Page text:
“They’ve had lunch and tours with the president of Mossy Oak, Toxey Haas, and vice president Bill Suggs,” Stewart said. “They’ve been to Duck Commander. Jackie Bushman with Buckmasters has been a real champion for our program. He talked at our first banquet.
“What William said that I’ve found to be true is the outdoors industry is so huge, but from a people perspective, it’s pretty small.”
Stewart and Crawford are fully aware of the economic impact hunting has on Alabama, to the tune of $1.8 billion annually.
“I had the opportunity to speak at the Professional Outdoors Media Association (POMA) last year, and I was just astounded at the economic impact hunting and fishing have across the nation,” Stewart said.
The 39 students currently enrolled in the program are treated to perks that would be the envy of anybody who loves the outdoors. Students are treated to trips that expose them to outdoors activities they’ve never experienced. Stewart pointed out that no taxpayer money is used for the trips, which are paid for with private donations.
“Most of our students grew up deer hunting and bass fishing,” Crawford said. “Of course, we want them to continue to enjoy the things they’ve always done. But we also want to introduce them to new adventures.
“We’ve been redfishing in Venice, La., fished for blue marlin in the Bahamas, quail hunted in Alabama, duck hunted in several places as well as deer hunted. We’ve been bowfishing on the Alabama coast. We’ve got a trip to Colorado lined up for the spring to go turkey hunting. I tell the students if they can think of it, we’ll go and do it.”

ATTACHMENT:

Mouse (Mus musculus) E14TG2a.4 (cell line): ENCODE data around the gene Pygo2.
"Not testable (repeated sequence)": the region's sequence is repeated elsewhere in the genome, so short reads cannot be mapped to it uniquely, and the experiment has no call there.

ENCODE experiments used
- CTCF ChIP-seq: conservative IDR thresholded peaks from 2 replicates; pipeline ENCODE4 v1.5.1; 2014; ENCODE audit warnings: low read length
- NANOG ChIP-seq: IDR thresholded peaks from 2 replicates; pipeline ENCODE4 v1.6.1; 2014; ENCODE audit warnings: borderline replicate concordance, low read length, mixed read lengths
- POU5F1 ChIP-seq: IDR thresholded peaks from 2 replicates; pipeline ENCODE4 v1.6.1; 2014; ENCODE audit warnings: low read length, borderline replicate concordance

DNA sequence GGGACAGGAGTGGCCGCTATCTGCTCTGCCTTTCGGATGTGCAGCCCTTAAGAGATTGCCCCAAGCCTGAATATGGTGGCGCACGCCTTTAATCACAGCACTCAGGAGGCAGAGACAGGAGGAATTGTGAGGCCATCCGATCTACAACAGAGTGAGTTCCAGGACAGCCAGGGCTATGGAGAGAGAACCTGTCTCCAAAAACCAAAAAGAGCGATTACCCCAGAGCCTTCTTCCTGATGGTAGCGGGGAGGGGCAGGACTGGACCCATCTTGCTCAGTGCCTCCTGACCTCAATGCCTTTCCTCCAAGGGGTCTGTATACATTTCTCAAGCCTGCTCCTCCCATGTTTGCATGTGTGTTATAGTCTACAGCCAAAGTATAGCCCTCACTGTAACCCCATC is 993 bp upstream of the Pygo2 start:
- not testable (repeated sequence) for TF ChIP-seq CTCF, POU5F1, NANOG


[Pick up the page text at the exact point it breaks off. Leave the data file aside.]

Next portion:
Stewart added, “If we can expose them to lots and lots of different aspects of the sporting life, then that’s a good curriculum.”
Crawford said one of the students had never been waterfowl hunting until he was taken on an early season goose hunt.
“It was one of the best waterfowl hunts I’ve ever been on,” Crawford said. “I’ve been hunting waterfowl for about 15 years. I kind of felt bad for him because this was his first one. I told him, ‘You’ll never have a trip like this in a long time.’ But what it did was it sparked another interest. He bought all this waterfowl gear and really got into it. He got into a lease and bought a dog to train to retrieve. What that’s doing is, No. 1, it gives him a new passion, but it also pumps money into the economy from the outdoors industry. It goes full circle in everything we do.
“And the great thing about our program is some of the extracurricular activities can now count toward credit for a student to graduate. We want our students to pick a career that they’re passionate about. If they’re passionate about it, they’ll be successful.”
David Rainer is an award-winning writer who has covered Alabama’s great outdoors for 25 years. The former outdoors editor at the Mobile Press-Register, he writes for Outdoor Alabama, the website of the Alabama Department of Conservation and Natural Resources.